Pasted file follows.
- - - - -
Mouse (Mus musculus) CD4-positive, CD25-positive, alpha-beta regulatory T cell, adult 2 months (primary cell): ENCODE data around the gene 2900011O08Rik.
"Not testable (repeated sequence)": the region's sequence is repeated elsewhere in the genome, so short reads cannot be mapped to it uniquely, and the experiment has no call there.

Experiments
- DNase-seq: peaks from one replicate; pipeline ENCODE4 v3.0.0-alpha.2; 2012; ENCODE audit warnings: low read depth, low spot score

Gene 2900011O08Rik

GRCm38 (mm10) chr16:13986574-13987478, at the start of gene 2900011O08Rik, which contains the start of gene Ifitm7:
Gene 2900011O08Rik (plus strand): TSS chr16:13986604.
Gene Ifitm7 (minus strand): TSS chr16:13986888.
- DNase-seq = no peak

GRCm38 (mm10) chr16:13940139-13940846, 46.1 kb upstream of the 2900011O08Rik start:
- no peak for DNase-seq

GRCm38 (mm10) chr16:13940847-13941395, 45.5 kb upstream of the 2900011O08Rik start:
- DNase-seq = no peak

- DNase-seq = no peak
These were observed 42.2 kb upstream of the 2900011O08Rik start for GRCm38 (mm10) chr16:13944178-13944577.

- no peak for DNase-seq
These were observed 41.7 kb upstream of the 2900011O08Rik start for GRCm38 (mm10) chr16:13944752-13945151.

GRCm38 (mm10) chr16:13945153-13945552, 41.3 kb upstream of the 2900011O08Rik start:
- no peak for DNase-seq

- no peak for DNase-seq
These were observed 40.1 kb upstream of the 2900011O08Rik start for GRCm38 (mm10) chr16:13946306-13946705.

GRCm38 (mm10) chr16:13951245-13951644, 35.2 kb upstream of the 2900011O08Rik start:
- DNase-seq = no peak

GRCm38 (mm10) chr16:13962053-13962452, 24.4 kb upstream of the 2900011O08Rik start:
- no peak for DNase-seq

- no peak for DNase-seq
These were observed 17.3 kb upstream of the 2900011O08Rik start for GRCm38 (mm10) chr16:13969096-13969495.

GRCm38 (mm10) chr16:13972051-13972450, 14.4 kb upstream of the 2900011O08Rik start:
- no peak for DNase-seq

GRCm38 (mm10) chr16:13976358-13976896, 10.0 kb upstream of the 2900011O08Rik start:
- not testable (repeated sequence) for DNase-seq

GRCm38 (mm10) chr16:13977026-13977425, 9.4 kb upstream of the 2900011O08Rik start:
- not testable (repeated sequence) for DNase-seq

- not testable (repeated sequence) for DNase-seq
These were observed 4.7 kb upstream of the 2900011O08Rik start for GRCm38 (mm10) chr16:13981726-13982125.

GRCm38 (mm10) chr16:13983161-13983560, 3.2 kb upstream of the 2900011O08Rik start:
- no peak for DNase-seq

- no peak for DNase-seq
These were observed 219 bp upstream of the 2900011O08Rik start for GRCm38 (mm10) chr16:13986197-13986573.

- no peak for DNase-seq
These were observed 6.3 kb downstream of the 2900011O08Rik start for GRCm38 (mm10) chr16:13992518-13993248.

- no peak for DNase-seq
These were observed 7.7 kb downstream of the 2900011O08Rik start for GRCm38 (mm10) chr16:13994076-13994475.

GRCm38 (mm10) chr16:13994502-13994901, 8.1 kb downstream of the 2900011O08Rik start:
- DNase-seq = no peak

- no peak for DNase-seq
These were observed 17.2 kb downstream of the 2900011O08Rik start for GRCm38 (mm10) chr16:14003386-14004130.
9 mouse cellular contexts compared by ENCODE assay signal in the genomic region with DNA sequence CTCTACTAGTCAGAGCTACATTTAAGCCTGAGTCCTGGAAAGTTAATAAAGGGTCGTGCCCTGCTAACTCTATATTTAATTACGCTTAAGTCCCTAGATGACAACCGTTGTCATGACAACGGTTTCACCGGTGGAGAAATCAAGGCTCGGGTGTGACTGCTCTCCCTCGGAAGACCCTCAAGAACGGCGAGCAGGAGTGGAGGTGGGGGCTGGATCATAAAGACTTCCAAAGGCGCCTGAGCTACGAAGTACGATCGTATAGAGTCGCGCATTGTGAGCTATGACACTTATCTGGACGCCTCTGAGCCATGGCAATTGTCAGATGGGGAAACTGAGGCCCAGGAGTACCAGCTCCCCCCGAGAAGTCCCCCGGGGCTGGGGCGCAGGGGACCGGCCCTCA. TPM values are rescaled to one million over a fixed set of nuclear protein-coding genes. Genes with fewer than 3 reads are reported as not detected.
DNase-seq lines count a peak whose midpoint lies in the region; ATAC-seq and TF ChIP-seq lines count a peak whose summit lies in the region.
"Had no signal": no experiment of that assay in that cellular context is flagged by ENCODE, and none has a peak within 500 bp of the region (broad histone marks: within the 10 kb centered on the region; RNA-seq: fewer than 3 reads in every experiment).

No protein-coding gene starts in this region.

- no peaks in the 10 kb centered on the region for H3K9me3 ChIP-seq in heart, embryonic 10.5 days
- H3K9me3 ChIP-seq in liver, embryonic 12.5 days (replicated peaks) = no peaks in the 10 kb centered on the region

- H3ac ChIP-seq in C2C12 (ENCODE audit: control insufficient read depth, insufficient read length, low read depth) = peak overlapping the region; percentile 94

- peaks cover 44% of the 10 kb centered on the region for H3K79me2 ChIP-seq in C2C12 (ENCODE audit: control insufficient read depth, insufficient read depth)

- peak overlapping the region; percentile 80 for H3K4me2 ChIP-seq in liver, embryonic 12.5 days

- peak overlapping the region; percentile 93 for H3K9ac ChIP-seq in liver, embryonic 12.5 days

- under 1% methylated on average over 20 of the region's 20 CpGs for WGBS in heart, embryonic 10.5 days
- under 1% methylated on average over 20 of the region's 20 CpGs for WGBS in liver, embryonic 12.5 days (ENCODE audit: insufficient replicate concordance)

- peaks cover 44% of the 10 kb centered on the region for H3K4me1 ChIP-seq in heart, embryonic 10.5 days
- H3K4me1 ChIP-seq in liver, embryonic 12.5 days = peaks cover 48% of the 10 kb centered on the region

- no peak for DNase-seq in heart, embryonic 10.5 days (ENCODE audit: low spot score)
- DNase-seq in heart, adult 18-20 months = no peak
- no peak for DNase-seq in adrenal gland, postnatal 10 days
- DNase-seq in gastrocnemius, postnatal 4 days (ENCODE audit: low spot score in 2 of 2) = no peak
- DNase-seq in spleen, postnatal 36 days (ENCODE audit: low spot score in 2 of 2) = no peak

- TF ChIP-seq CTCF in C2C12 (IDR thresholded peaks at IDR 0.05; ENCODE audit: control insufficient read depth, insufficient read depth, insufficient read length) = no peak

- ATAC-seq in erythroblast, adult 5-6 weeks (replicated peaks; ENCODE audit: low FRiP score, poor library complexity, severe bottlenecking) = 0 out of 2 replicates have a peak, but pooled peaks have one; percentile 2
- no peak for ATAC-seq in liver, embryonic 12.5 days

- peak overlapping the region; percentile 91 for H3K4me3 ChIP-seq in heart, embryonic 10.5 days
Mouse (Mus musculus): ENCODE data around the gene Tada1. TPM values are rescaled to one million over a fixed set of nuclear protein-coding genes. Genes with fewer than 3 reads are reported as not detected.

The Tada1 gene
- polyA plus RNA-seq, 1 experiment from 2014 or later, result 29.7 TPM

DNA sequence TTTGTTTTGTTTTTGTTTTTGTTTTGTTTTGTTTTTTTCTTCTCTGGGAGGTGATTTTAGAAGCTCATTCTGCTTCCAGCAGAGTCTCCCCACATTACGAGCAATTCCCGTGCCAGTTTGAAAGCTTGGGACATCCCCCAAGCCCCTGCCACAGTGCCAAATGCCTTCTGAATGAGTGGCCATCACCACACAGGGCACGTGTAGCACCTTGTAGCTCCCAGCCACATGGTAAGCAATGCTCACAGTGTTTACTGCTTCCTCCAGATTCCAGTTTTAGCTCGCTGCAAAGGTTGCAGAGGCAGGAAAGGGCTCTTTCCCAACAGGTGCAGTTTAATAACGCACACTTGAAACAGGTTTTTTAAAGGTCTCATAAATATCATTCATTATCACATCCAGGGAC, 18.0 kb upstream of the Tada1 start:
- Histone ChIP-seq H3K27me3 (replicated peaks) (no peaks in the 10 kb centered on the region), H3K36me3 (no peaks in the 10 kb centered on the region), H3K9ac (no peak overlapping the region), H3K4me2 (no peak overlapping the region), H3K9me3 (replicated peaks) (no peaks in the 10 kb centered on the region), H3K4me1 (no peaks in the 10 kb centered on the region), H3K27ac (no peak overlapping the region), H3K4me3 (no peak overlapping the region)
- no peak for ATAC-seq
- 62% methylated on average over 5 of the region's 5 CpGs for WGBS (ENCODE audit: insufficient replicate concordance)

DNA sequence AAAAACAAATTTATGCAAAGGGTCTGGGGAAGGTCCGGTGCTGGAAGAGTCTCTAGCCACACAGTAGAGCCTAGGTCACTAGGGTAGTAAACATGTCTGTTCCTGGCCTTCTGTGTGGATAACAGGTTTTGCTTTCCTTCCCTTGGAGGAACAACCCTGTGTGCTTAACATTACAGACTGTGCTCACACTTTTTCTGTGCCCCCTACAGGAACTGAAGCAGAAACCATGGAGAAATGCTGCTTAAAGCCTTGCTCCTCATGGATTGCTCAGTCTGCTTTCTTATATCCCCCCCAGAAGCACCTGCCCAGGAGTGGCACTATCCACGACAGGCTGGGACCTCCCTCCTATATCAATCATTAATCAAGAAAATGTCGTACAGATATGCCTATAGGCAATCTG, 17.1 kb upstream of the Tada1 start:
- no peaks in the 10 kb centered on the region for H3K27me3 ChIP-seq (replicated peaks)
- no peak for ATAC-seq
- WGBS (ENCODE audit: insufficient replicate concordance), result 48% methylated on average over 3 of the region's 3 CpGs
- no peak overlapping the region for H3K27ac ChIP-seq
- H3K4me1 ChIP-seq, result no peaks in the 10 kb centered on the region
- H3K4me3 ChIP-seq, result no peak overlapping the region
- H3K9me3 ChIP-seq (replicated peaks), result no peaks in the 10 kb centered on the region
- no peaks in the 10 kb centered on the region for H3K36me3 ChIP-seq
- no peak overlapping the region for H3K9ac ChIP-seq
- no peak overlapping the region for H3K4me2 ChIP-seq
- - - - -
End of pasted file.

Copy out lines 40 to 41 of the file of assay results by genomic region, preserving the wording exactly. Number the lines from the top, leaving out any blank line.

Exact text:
- no peak for DNase-seq
These were observed 6.3 kb downstream of the 2900011O08Rik start for GRCm38 (mm10) chr16:13992518-13993248.